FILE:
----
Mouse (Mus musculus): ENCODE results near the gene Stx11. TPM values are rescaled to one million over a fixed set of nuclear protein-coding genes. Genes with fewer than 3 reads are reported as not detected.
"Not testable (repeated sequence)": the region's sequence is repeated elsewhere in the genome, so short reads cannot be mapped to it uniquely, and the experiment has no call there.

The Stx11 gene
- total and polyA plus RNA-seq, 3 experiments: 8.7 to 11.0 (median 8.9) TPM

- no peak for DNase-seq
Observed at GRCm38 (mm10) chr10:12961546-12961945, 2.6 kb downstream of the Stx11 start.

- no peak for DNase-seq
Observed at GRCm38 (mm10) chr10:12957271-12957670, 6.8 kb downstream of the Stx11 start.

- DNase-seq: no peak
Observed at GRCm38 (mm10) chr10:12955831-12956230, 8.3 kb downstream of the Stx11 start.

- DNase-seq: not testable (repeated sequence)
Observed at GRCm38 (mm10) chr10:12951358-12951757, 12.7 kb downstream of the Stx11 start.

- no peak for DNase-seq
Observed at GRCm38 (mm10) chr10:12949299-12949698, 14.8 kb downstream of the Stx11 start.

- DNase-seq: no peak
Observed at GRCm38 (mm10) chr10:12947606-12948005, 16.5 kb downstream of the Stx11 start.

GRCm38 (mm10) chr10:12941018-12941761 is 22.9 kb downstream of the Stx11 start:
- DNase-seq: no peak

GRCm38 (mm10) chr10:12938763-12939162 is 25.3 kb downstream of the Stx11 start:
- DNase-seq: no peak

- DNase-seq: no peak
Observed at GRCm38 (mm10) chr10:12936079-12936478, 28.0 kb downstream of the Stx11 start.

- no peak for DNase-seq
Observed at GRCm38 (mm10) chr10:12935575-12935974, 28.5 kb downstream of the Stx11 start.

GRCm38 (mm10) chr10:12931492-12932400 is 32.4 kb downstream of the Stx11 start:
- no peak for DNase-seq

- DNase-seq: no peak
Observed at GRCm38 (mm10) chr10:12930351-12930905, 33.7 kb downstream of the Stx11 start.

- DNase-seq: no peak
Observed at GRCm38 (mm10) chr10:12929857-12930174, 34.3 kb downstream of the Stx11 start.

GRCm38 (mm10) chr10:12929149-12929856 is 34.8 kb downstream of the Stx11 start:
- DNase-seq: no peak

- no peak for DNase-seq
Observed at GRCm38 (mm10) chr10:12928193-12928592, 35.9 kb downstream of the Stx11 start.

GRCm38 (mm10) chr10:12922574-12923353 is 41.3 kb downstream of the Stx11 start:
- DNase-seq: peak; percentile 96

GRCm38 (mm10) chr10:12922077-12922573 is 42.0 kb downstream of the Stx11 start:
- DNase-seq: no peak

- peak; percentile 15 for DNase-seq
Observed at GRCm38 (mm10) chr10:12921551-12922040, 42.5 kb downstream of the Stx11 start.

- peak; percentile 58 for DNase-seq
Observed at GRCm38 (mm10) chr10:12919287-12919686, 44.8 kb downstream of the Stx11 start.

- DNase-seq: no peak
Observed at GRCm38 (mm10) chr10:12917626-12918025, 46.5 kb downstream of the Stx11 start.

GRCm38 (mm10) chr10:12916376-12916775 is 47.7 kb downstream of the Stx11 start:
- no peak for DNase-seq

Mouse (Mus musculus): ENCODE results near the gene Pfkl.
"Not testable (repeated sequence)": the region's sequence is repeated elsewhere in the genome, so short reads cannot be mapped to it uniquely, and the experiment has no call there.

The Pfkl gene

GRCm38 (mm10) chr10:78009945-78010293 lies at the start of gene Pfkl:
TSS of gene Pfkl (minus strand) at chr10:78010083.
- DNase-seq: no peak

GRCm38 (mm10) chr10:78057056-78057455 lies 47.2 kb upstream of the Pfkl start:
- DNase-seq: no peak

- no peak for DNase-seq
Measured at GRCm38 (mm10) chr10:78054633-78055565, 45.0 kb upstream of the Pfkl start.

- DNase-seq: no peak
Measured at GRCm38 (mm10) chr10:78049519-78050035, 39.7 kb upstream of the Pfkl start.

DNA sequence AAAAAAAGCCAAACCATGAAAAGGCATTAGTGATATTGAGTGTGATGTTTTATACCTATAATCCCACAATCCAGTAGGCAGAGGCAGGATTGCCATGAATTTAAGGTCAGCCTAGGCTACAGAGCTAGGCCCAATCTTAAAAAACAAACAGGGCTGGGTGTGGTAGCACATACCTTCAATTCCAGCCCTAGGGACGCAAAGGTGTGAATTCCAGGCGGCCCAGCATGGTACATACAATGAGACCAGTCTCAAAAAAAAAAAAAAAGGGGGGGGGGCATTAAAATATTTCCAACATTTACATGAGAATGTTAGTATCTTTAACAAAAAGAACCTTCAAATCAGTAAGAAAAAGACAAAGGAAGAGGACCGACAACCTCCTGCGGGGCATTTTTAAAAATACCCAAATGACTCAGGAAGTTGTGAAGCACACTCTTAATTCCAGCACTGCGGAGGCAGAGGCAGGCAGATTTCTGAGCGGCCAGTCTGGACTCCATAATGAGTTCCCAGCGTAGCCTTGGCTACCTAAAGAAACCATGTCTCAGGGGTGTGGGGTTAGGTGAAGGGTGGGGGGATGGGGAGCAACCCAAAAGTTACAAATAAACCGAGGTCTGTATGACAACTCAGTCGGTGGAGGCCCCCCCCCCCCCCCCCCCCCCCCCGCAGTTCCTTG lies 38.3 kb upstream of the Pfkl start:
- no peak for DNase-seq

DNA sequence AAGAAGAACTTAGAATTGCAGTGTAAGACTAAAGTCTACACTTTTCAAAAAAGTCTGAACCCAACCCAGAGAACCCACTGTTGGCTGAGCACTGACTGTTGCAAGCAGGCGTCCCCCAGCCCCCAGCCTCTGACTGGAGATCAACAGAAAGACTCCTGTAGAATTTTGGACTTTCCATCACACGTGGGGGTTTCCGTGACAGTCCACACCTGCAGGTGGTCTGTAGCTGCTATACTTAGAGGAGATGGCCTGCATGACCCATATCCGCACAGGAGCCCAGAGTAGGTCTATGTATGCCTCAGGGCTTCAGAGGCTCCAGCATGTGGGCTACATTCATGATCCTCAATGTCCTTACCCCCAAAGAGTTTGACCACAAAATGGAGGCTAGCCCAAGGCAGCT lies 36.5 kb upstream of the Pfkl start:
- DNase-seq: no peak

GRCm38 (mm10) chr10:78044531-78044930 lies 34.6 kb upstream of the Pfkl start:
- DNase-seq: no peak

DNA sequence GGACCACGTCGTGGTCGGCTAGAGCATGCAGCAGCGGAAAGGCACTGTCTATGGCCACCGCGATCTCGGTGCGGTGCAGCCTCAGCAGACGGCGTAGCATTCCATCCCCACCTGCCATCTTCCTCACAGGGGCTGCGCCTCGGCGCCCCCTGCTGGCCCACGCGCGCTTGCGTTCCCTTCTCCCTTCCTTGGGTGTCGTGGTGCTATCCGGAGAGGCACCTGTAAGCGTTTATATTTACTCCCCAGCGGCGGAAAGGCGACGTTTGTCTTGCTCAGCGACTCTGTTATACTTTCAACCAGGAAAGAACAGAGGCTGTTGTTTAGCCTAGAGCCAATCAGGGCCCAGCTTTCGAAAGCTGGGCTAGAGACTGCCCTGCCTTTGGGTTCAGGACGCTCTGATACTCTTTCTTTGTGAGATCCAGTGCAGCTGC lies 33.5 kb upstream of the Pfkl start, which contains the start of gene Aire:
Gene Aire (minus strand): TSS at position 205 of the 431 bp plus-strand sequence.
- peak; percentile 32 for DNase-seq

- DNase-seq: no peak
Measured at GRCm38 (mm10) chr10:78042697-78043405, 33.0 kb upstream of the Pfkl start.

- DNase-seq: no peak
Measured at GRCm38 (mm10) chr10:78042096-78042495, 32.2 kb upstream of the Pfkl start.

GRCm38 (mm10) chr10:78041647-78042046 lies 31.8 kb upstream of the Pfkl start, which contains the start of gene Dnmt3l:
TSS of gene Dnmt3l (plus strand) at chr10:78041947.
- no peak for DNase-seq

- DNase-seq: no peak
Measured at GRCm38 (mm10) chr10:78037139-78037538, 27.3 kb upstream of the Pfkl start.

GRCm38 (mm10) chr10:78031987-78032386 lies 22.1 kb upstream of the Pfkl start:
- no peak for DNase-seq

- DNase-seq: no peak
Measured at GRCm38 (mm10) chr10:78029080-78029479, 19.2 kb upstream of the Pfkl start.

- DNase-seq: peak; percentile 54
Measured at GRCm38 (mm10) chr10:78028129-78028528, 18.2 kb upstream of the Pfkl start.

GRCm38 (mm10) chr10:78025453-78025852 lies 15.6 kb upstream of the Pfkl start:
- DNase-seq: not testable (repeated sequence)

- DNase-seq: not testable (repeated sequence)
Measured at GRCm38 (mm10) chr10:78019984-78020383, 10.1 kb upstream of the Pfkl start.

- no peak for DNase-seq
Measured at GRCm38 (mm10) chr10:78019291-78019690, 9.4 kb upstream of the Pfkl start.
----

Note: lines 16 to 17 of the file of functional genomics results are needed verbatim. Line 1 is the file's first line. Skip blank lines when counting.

Observed at GRCm38 (mm10) chr10:12947606-12948005, 16.5 kb downstream of the Stx11 start.

GRCm38 (mm10) chr10:12941018-12941761 is 22.9 kb downstream of the Stx11 start: